Mario Maker's real, and you can make your own Mario levels real.
Fans have been asking for a Mario level editor for years, and there have been plenty of unsanctioned attempts. Where Nintendo differs is polish, and through the Wii U touch screen, editing is made as easy as tapping and dragging items around. As you design, a hand -- likely more beautiful than your own, appears on the TV screen. Unlike the NES original, there aren't major limits to the number of objects that can appear at once, so you can fill every grid tile with enemies, items, and obstacles.
The editor itself is full of little tricks -- for example, if you pick up and shake a green Koopa Troopa, it will turn red. Shaking other enemies causes various effects -- Hammer Bros. dropped hammers and Goombas disintegrated in Micro-Goombas. Another cool feature is the ability to swap between original and New Super Mario Bros. graphical styles. Nothing changes but the graphics. You can also quickly switch between playing and editing, and the editor shows the last few seconds of Mario movement as ghosting. As you place items, the music adjusts dynamically to punctuate your interactions.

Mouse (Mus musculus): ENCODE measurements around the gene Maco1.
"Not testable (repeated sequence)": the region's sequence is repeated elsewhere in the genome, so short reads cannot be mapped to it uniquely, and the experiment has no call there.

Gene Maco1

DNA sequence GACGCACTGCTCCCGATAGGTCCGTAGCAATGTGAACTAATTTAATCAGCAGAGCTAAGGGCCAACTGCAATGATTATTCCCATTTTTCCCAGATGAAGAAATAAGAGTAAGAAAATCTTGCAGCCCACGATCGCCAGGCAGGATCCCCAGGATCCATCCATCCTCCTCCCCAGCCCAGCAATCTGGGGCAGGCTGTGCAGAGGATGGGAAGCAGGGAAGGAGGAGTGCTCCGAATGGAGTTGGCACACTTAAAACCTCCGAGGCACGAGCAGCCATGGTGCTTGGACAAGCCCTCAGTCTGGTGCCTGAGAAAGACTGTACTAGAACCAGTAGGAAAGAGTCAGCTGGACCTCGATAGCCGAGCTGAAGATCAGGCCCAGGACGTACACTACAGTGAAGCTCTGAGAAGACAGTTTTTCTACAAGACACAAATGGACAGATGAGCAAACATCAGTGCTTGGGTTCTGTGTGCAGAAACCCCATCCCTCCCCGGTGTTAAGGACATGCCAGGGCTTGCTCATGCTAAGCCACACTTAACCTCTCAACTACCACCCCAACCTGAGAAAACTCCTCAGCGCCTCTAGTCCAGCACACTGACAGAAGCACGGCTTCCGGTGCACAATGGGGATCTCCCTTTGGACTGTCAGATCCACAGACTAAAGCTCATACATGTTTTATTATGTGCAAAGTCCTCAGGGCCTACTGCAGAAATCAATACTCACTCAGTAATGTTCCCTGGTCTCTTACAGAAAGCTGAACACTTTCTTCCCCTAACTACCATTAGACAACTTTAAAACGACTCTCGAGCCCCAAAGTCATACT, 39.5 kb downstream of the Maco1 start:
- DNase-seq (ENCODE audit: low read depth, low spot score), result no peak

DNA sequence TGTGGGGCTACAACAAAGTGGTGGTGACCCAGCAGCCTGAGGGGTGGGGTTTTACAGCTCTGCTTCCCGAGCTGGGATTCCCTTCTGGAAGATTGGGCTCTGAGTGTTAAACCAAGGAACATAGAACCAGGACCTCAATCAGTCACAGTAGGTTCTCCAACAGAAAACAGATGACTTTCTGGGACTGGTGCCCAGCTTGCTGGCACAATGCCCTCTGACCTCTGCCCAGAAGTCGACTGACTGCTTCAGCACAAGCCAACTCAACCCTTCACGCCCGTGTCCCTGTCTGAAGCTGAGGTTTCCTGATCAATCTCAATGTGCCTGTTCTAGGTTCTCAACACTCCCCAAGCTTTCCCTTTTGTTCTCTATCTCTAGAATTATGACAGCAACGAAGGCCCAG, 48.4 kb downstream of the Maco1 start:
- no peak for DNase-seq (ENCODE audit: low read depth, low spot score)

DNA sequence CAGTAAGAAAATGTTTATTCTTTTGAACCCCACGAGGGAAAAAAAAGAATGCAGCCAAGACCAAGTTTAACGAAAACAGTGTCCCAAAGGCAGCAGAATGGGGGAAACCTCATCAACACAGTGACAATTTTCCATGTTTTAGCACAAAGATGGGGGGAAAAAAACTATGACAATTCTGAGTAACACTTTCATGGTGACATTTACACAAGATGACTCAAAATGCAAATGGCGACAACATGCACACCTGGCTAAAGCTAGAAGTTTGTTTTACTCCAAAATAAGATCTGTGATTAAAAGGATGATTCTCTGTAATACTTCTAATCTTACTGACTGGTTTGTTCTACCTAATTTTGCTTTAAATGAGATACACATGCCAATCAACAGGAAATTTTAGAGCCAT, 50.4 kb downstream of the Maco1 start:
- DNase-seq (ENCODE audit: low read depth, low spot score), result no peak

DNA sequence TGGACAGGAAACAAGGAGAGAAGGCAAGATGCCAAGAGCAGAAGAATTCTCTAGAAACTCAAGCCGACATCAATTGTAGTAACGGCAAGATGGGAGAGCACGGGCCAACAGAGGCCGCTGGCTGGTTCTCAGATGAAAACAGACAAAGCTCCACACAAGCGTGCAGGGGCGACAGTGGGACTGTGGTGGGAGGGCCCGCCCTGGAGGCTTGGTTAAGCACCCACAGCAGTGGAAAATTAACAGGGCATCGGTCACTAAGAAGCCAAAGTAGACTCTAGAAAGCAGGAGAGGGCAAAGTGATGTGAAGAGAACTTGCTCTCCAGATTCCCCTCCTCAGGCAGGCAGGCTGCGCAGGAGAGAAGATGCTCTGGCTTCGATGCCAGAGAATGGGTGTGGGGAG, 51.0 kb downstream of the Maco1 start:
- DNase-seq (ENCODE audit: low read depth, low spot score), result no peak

If you stack enemies on top of each other, they'll maintain their totem pole stature, allowing for new types of challenges. Additionally, you can add wings to any of the enemies, which will make them hop. The editor also lets you place any of the enemies inside of pipes, which creates auto-spawning pipes. Enemies and objects bounce off of the springboards, and Nintendo's sample levels made heavy use of that interaction to create a set of twitch-action levels.
Mario Maker takes some hints from another famous Nintendo editor: Mario Paint. The title screen looks like the SNES classic, and you can even tap on the "O" in Mario to make the mustachioed man pop out. Certain other elements like the dog undo icon also make an appearance.
The E3 version was somewhat limited -- only mushrooms were available as a power-up, though sometimes the block would randomly spit out a skinny mushroom, which would make the overall-ed hero tall-but-skinny. Additionally, you could only create single standalone levels -- without pipe travel. There's also no word on how sharing will work.
An official Mario level editor is an exciting prospect, and I hope we'll hear more about how it will get fleshed out soon.